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Here V Go Again: The Truth About the Groove Rule Change

Jul. 7, 2009     By     Comments (17)

Case in point: This isn't a return to "V" grooves as is widely being reported.

Bag DropLast August the USGA, golf's governing body in the United States since 1894, announced that they were enacting new regulations for grooves in golf clubs effective January 1, 2010. This change came after a fairly exhaustive study that was spurred on by the lack of correlation between driving accuracy and success on the professional tours of the world. In other words, the USGA didn't think "bomb and gouge" was the way golf should be played.

The rule applies only to certain clubs in the hands of certain players at and at certain times, so there is a lot of misinformation out there about what is really going on with this rule. This week, we take a look at it and set the record straight.

Brief History of Grooves
Prior to 1984, golf clubs had what we now refer to as "V" grooves. As the name implies, the grooves were shaped like a V. In mid-1984, Ping introduced the second version of the Eye2 irons which featured "U" grooves. The USGA outlawed them, a lawsuit followed, and to make a long story short: U grooves or "box" grooves were allowed to stay. Then Ping took it up a notch with the square groove. I bet you thought a square groove was the same as a U groove, didn't you? The design was the same except that Ping modified the groove with a small radius on the corners. This change reduced the distance between grooves but didn't change the actual width of the groove.

Wedge Cross Section Graphic
Seen here (L to R): current U groove, adopted new groove, traditional V groove.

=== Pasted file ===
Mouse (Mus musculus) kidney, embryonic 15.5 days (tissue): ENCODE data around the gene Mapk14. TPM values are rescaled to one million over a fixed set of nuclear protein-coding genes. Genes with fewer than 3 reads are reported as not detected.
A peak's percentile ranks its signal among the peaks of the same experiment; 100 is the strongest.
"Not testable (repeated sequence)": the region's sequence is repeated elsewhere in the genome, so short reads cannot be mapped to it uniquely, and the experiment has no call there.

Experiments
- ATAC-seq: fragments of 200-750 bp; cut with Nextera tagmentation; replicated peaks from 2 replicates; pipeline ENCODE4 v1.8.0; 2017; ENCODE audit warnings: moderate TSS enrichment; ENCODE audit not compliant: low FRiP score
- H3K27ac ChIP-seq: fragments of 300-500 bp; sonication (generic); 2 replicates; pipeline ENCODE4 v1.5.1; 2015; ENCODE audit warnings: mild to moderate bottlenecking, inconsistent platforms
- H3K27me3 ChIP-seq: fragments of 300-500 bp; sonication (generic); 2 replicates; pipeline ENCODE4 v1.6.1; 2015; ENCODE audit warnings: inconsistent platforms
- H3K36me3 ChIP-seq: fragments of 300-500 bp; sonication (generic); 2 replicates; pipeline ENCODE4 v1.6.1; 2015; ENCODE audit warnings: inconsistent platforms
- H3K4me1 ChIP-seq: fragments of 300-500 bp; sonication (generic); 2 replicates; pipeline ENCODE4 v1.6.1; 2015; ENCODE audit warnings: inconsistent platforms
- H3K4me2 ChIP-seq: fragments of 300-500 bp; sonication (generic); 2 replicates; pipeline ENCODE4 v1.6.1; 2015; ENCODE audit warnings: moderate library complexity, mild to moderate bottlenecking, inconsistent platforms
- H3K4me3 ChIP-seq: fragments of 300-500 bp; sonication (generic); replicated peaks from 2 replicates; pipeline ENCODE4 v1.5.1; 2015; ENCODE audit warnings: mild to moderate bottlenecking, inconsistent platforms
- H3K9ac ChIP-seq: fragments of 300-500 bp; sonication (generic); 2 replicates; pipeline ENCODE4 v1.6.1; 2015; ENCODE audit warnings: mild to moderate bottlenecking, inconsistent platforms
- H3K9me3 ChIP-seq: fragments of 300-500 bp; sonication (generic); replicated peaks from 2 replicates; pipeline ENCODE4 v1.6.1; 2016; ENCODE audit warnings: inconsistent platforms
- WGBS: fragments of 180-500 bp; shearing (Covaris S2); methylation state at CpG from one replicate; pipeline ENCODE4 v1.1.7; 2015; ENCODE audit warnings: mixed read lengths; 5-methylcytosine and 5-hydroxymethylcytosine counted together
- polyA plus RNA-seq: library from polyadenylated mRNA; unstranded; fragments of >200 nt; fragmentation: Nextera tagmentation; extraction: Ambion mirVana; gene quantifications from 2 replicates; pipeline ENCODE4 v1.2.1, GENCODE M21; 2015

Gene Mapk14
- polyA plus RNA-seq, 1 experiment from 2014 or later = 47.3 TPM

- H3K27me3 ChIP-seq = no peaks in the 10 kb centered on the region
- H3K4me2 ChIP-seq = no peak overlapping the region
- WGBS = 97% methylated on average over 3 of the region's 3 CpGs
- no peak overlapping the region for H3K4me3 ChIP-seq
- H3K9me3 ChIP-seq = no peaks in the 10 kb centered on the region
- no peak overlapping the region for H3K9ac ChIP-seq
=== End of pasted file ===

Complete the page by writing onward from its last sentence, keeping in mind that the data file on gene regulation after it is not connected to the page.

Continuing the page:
Other companies adopted a similar style for cutting grooves into their irons. The days of the flier lie came to an abrupt end, and players were spinning the ball back from the tall grass and cabbage with regularity. Fast forward to August 5, 2008, and the USGA announces that they're changing the groove regulations on the pro tours effective January 1, 2010.

Common Misconceptions
Let me be clear about this first one, as it's the biggest misconception out there. A lot of people believe the USGA, with this rule change, is banning square grooves. This is not the case at all. In fact, it doesn't govern what shape the grooves can be any more than the current rule that's been in effect since 1984. Club companies can continue to make U or square grooved clubs. The new rule, as it it currently written, calls for a club's grooves to be straight and parallel, have a symmetrical cross section, and sides which do not converge. Also, the spacing and width of the grooves must be consistent across the face.

The Rule
wedge spinning a ballThe new rule actually changes the way club faces and grooves must be manufactured in three ways:

  1. Because square grooves can channel away more grass and moisture, they now must be placed further apart on the face than before.
  2. The milling process many manufacturers use now creates a very precise and sharp edge. In an effort to dull those edges, a new measurement has been added to the rule which calls for a minimum radius of .010 inches on the groove. This effectively rounds off the corner of the groove edge, in theory producing less bite on the ball.
  3. It allows for a condition of competition, which means that the implementation and subsequent enforcement of the rule is up to the tournament committee. It also states that, for now, the rule will only be applied to tournaments or competitions involving expert players. In other words, the rule will only go into effect on the PGA Tour, USGA, and other high level competitions.
  4. The rule applies to clubs with 25° of loft or more. The change will have the most impact on wedges - grooves on your driver, 3-wood, or 4-iron don't do much.
  5. Some dates: All other USGA events (the ones in which pros cannot compete) will adopt the rule in 2014, and the rule will go into effect for all golfers no sooner than 2024. Manufacturers must stop manufacturing nonconforming grooves by the end of 2009, but are still allowed one year to assemble, distribute, and sell the non-conforming clubs through 2010.